Skip to main content
Go back

Preventing Vulnerabilities in Solidity - Denial of Service Attack

· 11 min read

header

Introduction

The Denial of Service attack in Solidity is a comprehensive attack. Fundamentally speaking, it is an attack capable of preventing a contract from operating for a short period and in some cases, permanently. Essentially, the hacker tries to manipulate the contract to become unavailable to other users.

There are many ways that a hacker can achieve this but for this article, let us explore just one of these ways. We will see how Denial of Service (DoS) works when a contract does not accept Ether. We will also look at preventive measures to ensure our contracts don’t fall victim to this attack.

Explanation and Code Demo

In this code demo, we have a contract called KingOfEther. This contract determines who the current king is by assigning the king's title to whoever sends it the most Ether. We use the popular King of The Ether ideology.

contract KingOfEther {
address public king;
uint public balance;

function claimThrone() external payable {
require(msg.value > balance, "Need to pay more to become the king");

(bool sent, ) = king.call{value: balance}("");
require(sent, "Failed to send Ether");

balance = msg.value;
king = msg.sender;
}
}

In the above code, we store the address of the current king in a state variable, called king. We also store the current balance in a state variable called balance.

//king state variable
address public king;

//balance state variable
uint public balance;

Below these variables, we have a function called claimThrone. Essentially, this function is used to assign a new king. In the function, we can see that it requires the value of the Ether being sent to be more than what the current balance in the contract is.

//requires value of Ether to be greater than current balance
require(msg.value > balance, "Need to pay more to become the king");

The function also sends back whatever was in the previous balance back to whoever was the former king. In an actual sense, the function requires that the balance be sent back before any other operation can be performed.

//send the balance back to the former king if msg.value > balance is true
(bool sent, ) = king.call{value: balance}("");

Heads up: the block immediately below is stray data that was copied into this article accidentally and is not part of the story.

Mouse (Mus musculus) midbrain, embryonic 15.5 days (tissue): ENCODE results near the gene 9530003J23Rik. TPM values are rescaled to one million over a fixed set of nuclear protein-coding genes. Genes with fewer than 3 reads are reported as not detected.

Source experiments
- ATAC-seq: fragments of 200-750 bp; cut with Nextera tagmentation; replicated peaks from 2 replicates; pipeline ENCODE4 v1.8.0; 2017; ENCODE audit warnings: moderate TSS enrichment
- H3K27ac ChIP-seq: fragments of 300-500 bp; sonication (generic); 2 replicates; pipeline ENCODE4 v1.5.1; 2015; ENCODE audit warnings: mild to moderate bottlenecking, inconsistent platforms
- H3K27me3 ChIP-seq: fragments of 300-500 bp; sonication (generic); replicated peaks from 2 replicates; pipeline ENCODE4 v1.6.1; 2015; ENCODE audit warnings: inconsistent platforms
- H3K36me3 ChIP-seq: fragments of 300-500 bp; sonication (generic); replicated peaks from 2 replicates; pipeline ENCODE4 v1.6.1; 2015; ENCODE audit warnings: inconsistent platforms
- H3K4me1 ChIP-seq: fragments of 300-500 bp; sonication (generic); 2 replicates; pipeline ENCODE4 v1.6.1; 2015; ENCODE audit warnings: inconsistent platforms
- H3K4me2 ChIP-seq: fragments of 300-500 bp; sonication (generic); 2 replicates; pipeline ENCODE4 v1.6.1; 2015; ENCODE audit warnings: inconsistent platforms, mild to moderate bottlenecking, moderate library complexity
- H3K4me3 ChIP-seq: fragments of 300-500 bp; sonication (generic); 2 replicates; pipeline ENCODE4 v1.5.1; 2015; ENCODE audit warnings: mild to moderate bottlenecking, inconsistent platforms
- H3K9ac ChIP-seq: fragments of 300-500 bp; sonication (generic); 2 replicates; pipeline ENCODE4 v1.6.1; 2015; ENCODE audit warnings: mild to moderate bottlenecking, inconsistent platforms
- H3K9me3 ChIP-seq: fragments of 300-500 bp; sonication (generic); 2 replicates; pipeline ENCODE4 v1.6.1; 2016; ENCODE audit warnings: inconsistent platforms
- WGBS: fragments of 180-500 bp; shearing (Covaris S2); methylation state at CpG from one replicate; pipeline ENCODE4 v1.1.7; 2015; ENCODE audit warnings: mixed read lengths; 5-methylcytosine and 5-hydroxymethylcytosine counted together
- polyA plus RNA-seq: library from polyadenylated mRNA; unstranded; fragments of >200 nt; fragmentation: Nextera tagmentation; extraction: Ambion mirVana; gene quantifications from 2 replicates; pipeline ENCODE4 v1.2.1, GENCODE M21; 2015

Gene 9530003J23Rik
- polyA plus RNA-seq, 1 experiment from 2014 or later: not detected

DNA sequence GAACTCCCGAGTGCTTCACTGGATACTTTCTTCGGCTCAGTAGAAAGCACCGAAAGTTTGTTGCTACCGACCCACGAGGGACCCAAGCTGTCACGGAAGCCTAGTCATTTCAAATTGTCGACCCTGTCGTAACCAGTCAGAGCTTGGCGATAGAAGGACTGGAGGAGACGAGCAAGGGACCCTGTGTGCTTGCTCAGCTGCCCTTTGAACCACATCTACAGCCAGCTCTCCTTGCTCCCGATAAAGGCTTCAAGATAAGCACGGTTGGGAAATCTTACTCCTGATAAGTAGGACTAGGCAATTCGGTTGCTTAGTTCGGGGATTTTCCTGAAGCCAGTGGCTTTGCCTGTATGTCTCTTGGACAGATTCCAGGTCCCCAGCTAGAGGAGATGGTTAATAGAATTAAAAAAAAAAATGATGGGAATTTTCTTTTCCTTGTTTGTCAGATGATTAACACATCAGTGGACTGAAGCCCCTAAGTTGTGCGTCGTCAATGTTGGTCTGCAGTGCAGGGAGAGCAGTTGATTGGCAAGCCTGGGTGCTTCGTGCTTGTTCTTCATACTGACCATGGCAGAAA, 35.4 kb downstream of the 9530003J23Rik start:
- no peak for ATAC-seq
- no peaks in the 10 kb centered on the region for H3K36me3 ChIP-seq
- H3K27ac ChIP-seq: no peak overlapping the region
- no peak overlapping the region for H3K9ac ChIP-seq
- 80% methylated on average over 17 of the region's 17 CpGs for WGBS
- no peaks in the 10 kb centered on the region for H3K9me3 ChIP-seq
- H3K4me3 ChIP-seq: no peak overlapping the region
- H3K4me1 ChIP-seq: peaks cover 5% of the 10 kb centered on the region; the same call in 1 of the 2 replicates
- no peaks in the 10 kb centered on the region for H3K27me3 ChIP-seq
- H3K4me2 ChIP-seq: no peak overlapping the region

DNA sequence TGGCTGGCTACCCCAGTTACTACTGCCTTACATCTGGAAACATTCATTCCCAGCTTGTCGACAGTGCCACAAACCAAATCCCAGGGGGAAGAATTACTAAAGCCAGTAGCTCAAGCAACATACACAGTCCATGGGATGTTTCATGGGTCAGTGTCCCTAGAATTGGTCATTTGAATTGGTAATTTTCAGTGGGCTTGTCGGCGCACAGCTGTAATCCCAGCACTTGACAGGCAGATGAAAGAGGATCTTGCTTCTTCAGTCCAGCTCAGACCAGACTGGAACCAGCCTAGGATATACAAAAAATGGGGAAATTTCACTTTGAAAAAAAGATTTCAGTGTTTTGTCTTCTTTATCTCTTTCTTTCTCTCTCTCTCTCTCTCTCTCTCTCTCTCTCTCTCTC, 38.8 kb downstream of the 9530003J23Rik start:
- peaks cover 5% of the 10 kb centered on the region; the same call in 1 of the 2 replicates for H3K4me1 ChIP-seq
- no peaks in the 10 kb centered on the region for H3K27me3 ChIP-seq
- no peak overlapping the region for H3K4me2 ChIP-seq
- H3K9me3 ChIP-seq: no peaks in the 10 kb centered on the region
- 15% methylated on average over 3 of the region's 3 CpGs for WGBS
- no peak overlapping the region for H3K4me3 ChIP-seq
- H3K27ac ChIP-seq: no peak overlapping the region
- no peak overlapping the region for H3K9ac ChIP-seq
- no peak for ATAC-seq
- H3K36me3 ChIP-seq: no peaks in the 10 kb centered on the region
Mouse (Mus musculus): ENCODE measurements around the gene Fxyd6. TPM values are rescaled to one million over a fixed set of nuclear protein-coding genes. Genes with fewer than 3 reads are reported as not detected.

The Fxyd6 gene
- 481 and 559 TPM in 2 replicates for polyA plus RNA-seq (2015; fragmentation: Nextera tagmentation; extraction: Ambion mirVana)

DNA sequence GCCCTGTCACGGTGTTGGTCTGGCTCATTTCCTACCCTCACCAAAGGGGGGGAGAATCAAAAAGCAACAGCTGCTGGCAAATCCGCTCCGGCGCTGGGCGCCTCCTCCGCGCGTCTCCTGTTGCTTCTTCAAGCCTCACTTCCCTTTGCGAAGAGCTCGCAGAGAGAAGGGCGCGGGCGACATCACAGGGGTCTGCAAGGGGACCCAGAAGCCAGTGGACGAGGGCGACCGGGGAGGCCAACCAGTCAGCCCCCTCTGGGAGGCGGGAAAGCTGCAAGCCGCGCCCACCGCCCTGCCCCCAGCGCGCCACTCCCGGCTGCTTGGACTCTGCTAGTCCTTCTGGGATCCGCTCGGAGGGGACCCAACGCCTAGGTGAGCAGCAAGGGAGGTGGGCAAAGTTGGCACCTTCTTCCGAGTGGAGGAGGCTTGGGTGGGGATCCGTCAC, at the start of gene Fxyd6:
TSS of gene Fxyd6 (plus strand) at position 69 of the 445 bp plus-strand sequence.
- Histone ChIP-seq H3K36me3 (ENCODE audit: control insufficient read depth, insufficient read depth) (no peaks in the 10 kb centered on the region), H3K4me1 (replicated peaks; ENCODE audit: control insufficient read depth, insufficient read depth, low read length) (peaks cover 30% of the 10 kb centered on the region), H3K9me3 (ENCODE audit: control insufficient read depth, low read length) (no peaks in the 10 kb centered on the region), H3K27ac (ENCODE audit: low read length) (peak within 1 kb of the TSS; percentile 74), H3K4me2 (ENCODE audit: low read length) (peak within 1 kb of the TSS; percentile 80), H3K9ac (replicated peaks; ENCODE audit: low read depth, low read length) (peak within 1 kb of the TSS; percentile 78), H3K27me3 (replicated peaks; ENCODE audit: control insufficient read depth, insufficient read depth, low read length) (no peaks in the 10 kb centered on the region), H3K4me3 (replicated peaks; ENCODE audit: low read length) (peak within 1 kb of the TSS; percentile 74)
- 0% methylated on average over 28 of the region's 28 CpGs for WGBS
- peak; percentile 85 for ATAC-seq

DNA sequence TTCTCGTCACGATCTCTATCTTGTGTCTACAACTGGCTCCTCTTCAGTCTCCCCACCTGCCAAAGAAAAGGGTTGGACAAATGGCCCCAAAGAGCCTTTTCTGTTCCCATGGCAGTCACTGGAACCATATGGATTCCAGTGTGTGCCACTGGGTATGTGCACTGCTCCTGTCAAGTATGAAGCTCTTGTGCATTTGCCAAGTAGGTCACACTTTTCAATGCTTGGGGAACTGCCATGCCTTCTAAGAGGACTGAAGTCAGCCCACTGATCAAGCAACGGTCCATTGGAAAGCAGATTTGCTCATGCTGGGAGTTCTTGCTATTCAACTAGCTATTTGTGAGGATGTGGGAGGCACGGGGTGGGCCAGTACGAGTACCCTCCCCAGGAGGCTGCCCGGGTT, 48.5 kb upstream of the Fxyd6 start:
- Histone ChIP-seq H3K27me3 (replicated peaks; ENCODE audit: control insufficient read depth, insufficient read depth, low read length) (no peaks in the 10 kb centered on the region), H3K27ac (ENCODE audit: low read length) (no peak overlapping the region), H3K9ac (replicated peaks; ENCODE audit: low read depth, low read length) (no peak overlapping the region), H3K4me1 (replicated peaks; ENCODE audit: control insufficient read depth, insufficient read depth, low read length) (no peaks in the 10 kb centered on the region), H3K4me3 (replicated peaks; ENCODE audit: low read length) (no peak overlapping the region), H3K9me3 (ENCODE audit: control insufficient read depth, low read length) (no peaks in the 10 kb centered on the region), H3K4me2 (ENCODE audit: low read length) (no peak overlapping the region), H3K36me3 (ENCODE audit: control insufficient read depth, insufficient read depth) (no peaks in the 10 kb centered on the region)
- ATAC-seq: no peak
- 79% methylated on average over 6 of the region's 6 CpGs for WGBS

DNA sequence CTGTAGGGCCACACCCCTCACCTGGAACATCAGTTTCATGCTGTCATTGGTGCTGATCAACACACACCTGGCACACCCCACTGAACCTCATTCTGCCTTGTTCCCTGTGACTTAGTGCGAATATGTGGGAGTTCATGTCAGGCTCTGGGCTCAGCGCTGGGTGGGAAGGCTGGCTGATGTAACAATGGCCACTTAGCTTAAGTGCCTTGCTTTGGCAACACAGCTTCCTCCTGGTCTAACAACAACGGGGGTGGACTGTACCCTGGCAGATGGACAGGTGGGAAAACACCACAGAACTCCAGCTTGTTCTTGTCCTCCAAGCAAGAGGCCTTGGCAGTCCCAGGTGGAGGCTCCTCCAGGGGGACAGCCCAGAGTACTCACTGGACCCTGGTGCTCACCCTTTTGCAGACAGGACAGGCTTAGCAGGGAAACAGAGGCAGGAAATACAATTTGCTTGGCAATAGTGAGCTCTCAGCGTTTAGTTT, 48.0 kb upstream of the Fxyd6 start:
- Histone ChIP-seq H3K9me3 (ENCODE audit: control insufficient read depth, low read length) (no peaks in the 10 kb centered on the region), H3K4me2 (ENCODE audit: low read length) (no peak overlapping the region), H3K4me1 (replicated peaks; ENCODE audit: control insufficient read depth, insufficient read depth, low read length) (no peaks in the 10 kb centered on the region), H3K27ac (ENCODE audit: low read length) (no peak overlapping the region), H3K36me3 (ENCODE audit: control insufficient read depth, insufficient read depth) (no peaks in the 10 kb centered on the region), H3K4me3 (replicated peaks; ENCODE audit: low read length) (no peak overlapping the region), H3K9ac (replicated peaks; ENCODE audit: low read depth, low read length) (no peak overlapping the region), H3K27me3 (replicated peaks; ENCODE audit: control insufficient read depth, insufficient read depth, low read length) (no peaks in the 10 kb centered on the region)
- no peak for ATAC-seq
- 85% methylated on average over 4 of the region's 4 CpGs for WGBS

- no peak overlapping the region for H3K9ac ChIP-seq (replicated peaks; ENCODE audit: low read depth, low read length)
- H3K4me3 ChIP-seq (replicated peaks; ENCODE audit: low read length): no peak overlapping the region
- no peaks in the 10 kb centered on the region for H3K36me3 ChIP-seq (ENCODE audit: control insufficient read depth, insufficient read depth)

require(sent, "Failed to send Ether");

Once the above operation has been performed, the balance is set to the value of the Ether sent by the msg.sender, and msg.sender becomes the new king.

balance = msg.value;
king = msg.sender;

This is a simple contract, and any contract that sends it the most amount of Ether becomes the new king. Let us look at a simple real-life explanation to buttress the point further:

  • A man called James wants to become the king in this contract.
  • He sends 1 Ether, and since there was no previous king, James becomes the king of the contract.
  • If Bob decides that he wants to become the new king, he needs to send more than 1 Ether.
  • Bob understands this and sends 2 Ether.
  • Since the initial balance was 1 Ether, it is smaller than what Bob sent in.
  • The contract sees this and immediately sends 1 Ether back to James(the amount James sent in) and then makes Bob the new king.
  • The balance in the contract then becomes 2 Ether which was sent in by Bob.
  • If Dawn decides that she wants to take the position of king, she has to go through the same process.

Attacking Contract With DoS

Now that we seem to better understand what the contract does, how can a Denial of Service attack be performed on this contract? Let us assume that Dawn does not just want the position of the king, but she wants to keep it forever.

To achieve this, she has to prevent the KingOfEther contract from accepting Ether from anybody who tries to take the throne from her. She has to deny the KingOfEther contract the ability to execute all its functions.

Programmatically speaking, Dawn has to render just two lines of code useless. Look at these lines below.